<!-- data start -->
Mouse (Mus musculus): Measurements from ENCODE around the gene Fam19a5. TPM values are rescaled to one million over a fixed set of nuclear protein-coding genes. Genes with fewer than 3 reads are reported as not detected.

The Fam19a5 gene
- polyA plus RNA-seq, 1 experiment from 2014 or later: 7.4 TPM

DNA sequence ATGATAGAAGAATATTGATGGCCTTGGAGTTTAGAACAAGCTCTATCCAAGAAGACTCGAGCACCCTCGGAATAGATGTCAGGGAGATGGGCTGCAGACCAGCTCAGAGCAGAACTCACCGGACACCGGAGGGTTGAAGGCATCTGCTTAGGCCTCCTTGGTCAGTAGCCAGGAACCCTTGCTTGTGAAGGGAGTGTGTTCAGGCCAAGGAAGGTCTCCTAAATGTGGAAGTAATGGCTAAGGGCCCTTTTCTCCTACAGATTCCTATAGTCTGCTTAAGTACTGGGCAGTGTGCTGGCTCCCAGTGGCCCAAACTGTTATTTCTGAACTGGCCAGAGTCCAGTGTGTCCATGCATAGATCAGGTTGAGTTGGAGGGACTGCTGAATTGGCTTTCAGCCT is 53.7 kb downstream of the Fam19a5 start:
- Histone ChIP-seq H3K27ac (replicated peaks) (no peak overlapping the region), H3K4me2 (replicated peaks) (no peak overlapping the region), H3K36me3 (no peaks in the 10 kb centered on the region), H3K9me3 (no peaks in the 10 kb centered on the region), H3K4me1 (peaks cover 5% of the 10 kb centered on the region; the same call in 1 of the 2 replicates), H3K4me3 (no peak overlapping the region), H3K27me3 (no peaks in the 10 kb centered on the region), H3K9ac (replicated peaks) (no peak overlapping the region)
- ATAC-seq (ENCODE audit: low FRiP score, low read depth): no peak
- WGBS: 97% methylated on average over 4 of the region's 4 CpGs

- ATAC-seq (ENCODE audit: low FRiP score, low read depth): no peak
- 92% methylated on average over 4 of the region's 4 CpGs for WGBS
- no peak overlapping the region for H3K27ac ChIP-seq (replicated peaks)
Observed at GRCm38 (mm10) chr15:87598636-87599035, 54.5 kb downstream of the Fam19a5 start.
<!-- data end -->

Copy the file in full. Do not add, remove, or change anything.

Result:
Mouse (Mus musculus): Measurements from ENCODE around the gene Fam19a5. TPM values are rescaled to one million over a fixed set of nuclear protein-coding genes. Genes with fewer than 3 reads are reported as not detected.

The Fam19a5 gene
- polyA plus RNA-seq, 1 experiment from 2014 or later: 7.4 TPM

DNA sequence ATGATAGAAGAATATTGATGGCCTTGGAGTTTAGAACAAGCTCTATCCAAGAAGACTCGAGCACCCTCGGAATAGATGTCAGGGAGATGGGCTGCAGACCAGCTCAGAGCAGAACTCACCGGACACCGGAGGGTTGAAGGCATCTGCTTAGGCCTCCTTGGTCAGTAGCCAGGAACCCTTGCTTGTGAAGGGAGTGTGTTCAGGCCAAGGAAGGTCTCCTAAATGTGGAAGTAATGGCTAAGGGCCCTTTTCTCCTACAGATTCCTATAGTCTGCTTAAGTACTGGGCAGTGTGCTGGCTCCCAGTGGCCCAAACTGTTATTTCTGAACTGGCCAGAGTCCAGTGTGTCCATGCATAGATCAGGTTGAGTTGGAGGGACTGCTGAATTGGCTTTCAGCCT is 53.7 kb downstream of the Fam19a5 start:
- Histone ChIP-seq H3K27ac (replicated peaks) (no peak overlapping the region), H3K4me2 (replicated peaks) (no peak overlapping the region), H3K36me3 (no peaks in the 10 kb centered on the region), H3K9me3 (no peaks in the 10 kb centered on the region), H3K4me1 (peaks cover 5% of the 10 kb centered on the region; the same call in 1 of the 2 replicates), H3K4me3 (no peak overlapping the region), H3K27me3 (no peaks in the 10 kb centered on the region), H3K9ac (replicated peaks) (no peak overlapping the region)
- ATAC-seq (ENCODE audit: low FRiP score, low read depth): no peak
- WGBS: 97% methylated on average over 4 of the region's 4 CpGs

- ATAC-seq (ENCODE audit: low FRiP score, low read depth): no peak
- 92% methylated on average over 4 of the region's 4 CpGs for WGBS
- no peak overlapping the region for H3K27ac ChIP-seq (replicated peaks)
Observed at GRCm38 (mm10) chr15:87598636-87599035, 54.5 kb downstream of the Fam19a5 start.